Between 2012 and 2015, Mings would feature 57 times for Ipswich as a left-back. In the summer of 2015, Mings would join newly promoted Bournemouth, for a fee rumoured to be in the neighborhood of 8 million pounds. Everything was looking up for Mings and you can be certain that the move invigorated and pushed Mings to become a better footballer. All of the pieces were falling into place for him and it appeared as though this was his destiny.
Then the unthinkable happened.
Mings was subbed on at half-time to make his debut for Bournemouth in late August of 2015. A mere six minutes into his debut, Mings was on the floor and clutching at his knee. The young and vibrant defender would need a stretcher to get off of the pitch. In the coming days, it would be announced that Mings suffered a terrible knee injury that would keep him sidelined for nine to twelve months. Could you imagine? A dream move to the Premier League and six minutes into your first game, an injury throws you into the pit of despair.
Mings has spoken very candidly about what that injury did to his mental well-being. He was under the impression that his career as he knew it was over because of the injury. Football is unique in the aspect that once you’re given an opportunity, it’s yours to lose. That, sadly, includes an injury that no one ever sees coming down the line. This unique set of circumstances could not be ignored for Mings; he slumped into mental disdain. It would be a long and treacherous sixteen months of recovering, battling his own demons and trying to regain his place at Bournemouth.
“When it got to the diagnosis of my knee and when I realised how long I was going to be out, my thoughts spiralled out of control.
I would shut myself away, I didn’t want to do rehab.
I didn’t want to do anything to get my knee better, I didn’t want to talk to anyone.
It was only when I went to see the manager and told him how I was feeling that he said ‘you need help’.”
Mings would have yet another set-back to his career at Bournemouth. A back injury would keep him sidelined for another eight months and he was beginning to gain the reputation with the Cherries supporters that while the defender was very talented, he was also very injury prone. Mings just wanted to make things right as badly as possible, but it seemed as though he fell out of favor with Bournemouth head coach Eddie Howe.
Mings would find himself being dispatched on loan to Aston Villa in January of 2019 and his impact on the squad cannot be ignored. But it is his personally felt social responsibility that should be talked about more often. Mings is a massive advocate for mental health, assisting homelessness in any way that he can and generally just being an amazing human being. With his mired past, it’s easy to see why these topics mean so much to him. He has been helping homeless people since he was a 20 year old at Ipswich, and has been seen doing the very same thing at every club he has been with. Over the span of his career to the present day, Mings has worked with local charities and community outreach programs. He may not be the only player to do things such as these, but it is a wonderful and compelling story for youngsters that may have to walk the very same path that Mings has had to.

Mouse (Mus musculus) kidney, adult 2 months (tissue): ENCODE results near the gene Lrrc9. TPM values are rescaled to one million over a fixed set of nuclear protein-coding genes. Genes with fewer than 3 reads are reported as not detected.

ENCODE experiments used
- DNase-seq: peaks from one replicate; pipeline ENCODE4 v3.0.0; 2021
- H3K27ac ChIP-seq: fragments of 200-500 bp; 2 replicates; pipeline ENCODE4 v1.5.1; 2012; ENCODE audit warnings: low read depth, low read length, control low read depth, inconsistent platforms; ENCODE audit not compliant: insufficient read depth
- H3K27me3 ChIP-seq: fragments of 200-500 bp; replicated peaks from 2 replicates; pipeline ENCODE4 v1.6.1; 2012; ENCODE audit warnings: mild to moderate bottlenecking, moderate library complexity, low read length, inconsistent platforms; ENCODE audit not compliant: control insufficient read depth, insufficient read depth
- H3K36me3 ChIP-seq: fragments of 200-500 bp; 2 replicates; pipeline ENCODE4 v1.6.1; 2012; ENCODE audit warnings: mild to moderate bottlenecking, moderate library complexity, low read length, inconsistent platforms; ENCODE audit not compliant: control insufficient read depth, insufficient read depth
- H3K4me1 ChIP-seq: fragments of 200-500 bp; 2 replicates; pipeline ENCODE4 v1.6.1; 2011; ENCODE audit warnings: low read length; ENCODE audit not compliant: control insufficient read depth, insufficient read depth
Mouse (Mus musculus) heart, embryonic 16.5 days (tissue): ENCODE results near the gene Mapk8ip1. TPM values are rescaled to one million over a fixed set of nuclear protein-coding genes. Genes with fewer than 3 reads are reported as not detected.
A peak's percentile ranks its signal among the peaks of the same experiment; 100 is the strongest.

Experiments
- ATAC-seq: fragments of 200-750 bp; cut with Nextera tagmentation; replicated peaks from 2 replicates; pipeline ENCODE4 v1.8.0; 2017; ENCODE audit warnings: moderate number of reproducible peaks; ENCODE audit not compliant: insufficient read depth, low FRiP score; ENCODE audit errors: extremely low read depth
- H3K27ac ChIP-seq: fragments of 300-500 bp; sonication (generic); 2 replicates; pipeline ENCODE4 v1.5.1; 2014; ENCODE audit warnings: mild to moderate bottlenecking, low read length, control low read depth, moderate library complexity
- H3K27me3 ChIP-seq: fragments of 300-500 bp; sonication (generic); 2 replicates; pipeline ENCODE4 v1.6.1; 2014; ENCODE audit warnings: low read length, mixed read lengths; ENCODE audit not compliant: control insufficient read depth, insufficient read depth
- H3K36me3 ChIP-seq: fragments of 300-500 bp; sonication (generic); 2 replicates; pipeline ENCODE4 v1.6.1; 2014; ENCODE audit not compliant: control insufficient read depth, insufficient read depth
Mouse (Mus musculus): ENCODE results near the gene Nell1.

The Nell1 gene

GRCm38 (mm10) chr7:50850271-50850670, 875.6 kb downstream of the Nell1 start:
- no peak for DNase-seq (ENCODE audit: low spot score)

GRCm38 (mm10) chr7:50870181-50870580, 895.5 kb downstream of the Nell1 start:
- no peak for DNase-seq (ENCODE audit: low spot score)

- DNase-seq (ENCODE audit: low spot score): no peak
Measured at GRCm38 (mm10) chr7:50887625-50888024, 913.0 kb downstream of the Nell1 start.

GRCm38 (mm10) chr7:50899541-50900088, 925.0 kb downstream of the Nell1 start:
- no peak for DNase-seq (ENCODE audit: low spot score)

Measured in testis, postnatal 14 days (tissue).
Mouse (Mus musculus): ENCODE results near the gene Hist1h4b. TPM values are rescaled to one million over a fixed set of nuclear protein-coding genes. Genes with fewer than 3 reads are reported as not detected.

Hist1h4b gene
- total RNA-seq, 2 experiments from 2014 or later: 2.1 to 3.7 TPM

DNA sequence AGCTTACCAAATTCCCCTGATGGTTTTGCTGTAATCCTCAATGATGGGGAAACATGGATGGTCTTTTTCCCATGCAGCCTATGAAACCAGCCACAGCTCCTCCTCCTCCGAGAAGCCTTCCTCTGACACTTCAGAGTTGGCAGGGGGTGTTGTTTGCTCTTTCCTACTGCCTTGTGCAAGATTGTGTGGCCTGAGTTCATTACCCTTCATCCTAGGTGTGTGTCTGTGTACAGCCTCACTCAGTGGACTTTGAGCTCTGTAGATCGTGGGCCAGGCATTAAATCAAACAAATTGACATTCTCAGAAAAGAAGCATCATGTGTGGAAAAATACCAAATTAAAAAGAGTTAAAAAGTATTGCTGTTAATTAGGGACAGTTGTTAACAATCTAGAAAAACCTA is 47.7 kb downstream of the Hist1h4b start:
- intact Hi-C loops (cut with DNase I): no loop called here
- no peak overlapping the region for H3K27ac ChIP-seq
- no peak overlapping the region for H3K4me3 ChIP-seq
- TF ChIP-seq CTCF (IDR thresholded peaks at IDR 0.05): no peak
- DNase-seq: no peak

“I’ve been in a lot of unfavourable situations growing up, so I know what it’s like to need help. If you are in any position of influence, then it’s almost your duty to try to help. If people don’t have the ability or opportunity to help themselves, then sometimes it’s got to come from someone who can.”
There is no measurement for having class and that is exactly what Tyrone Mings embodies. His footballing ability speaks for itself since joining Aston Villa on loan. The off-field Tyrone Mings seems to be just as passionate as on the field, albeit in two totally different ways. Every Aston Villa supporter is hoping to get promoted to the Premier League via the Play-Off Final for even a chance to sign him to permanent deal.
Let’s face it, Villa wouldn’t be just looking to acquire a skilled defender in Mings. They would be welcoming, with open arms, a fantastic human being as well.